Defendant next contends that section 11-20a is unconstitutionally vague in that it violates Federal and State due process standards in three respects. First, defendant asserts that the statute is unconstitutionally vague in that it fails to adequately inform how the trier of fact is to apply the standards defining obscenity set forth in the statute. Defendant's argument proceeds as follows:
Section 11-20a of the Criminal Code provides that matter will be considered "child pornography" if:
"(A) it has as one of its participants or portrayed observers a child under the age of 16 or who appears as pre-pubescent; and
(B) it contains depictions or descriptions of sexual conduct which are patently offensive; and
(C) taken as a whole, the average person, applying contemporary standards of this State, would find it has as its dominant theme an appeal to prurient interest; and
(D) taken as a whole, it lacks serious literary, artistic, educational, political or scientific purpose or value." (Ill. Rev. Stat. 1979, ch. 38, par. 11-20a(a)(1).)
However, the statute also provides that, in interpreting the evidence, "[c]hild pornography shall be judged with reference to ordinary adults, except that it shall be judged with reference to children or other specially susceptible audiences if it appears from the character of the material or the circumstances of its dissemination to be specially designed for or directed to such an audience." (Ill. Rev. Stat. 1979, ch. 38, par. 11-20a(c).) Defendant asserts that once the court has determined that the material has been designed for a "specially susceptible audience" the statute makes it unclear whether the trier of fact must make the factual determinations listed in 11-20a(a)(1) with reference to the specially susceptible audience or whether the determinations are to be made with reference to "ordinary adults." For example, if the court determines that the material is designed for the specially susceptible audience of pedophiles, must the court then determine that the material is "patently offensive" and "lacks serious literary, artistic, educational, political or scientific purpose or value" to the average pedophile, or must the court make those determinations with reference to the "ordinary adult"? Obviously, the former is a rather strained interpretation of the statute. However, this is not to say that the statute is well drafted. A purely mechanical reading of the statute would seem to indicate that the court should, in fact, make these factual determinations with reference to the "specially susceptible audience." However, the Supreme Court's decision in Mishkin v. New York (1966), 383 U.S. 502, 16 L.Ed.2d 56, 86 S.Ct. 958, shows clearly that this is not the statute's aim.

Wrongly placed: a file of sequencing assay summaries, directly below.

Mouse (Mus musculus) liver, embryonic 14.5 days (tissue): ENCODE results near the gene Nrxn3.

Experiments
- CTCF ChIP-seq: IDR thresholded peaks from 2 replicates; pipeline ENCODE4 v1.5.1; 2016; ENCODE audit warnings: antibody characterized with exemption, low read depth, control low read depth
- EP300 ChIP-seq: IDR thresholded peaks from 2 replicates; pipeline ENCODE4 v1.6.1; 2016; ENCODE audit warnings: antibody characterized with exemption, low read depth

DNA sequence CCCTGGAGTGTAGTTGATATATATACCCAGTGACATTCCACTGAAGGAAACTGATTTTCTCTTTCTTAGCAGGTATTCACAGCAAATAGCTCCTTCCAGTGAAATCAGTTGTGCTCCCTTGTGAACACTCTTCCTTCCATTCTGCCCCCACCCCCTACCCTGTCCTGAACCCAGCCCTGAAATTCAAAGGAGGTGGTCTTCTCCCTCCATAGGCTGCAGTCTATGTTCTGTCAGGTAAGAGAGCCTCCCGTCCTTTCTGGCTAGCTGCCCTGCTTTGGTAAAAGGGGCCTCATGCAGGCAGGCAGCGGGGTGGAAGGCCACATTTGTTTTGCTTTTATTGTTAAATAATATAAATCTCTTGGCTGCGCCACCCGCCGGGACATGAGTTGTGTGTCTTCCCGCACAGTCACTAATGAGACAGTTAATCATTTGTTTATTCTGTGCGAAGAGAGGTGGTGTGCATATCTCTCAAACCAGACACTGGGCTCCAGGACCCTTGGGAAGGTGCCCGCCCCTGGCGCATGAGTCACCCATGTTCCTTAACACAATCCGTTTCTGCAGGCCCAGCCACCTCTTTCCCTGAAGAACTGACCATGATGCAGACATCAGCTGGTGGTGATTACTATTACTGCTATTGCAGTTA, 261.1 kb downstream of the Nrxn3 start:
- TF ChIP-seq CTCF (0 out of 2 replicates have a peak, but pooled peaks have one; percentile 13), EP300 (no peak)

In Mishkin, defendant was found guilty of violating a New York obscenity statute by hiring others to prepare obscene books, publishing obscene books, and possessing obscene books with intent to sell them. In the Supreme Court, defendant contended that some of his books could not be considered obscene because they did not meet the "prurient interest" requirement of obscenity articulated in Roth v. United States (1957), 354 U.S. 476, 1 L.Ed.2d 1498, 77 S.Ct. 1304. Defendant reasoned that those books which depicted deviate sexual practices, such as flagellation, fetishism, and lesbianism, did not satisfy the requirement because they did not appeal to the prurient interest of the "average person" in sex. Defendant argued that "instead of stimulating the erotic, they disgust and sicken." (383 U.S. 502, 508, 16 L.Ed.2d 56, 62, 86 S.Ct. 958, 963.) In rejecting this argument, the court stated:
"Where the material is designed for and primarily disseminated to a clearly defined deviant sexual group, rather than the public at large, the prurient-appeal requirement of the Roth test is satisfied if the dominant theme of the material taken as a whole appeals to the prurient interest in sex of the members of that group. The reference to the `average' or `normal' person in Roth, 354 U.S., at 489-490, [1 L.Ed.2d at 1510,] does not foreclose this holding. In regard to the prurient-appeal requirement, the concept of the `average' or `normal' person was employed in Roth to serve the essentially negative purpose of expressing our rejection of that aspect of the Hicklin test, Regina v. Hicklin (1868), L.R. 3 Q.B. 360, that made the impact on the most susceptible person determinative. We adjust the prurient-appeal requirement to social realities by permitting the appeal of this type of material to be assessed in terms of the sexual interests of its intended and probable recipient group; and since our holding requires that the recipient group be defined with more specificity than in terms of sexually immature persons, it also avoids the inadequacy of the most-susceptible-person facet of the Hicklin test." 383 U.S. 502, 508-09, 16 L.Ed.2d 56, 62, 86 S.Ct. 958, 963-64.